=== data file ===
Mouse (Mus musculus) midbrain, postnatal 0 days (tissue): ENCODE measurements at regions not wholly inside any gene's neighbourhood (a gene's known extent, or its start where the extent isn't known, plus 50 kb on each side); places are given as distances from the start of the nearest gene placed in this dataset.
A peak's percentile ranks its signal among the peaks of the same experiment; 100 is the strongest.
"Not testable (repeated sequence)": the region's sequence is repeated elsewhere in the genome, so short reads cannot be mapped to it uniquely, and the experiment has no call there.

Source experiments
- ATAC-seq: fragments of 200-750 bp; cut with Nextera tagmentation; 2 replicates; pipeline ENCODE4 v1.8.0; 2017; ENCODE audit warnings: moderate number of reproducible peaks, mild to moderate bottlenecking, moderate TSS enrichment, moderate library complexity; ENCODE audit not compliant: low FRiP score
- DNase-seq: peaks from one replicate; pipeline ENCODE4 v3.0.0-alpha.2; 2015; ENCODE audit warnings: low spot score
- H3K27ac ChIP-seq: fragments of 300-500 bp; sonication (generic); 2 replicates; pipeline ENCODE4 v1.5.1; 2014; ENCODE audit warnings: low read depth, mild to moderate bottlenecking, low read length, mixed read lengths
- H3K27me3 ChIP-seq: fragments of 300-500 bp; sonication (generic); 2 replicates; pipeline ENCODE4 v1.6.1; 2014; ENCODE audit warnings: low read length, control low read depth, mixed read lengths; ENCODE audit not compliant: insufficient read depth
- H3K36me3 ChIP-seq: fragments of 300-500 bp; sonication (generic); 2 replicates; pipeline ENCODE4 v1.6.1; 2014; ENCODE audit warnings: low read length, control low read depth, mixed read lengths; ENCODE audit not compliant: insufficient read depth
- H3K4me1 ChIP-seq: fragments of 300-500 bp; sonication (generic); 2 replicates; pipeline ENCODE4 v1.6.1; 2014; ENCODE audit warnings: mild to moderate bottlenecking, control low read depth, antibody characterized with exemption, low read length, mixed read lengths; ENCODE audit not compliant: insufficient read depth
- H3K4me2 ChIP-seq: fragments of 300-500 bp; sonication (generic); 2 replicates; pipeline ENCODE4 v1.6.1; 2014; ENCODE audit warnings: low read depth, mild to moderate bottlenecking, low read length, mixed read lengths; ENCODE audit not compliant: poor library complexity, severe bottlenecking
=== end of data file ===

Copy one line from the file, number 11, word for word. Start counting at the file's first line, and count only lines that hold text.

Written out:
- H3K4me2 ChIP-seq: fragments of 300-500 bp; sonication (generic); 2 replicates; pipeline ENCODE4 v1.6.1; 2014; ENCODE audit warnings: low read depth, mild to moderate bottlenecking, low read length, mixed read lengths; ENCODE audit not compliant: poor library complexity, severe bottlenecking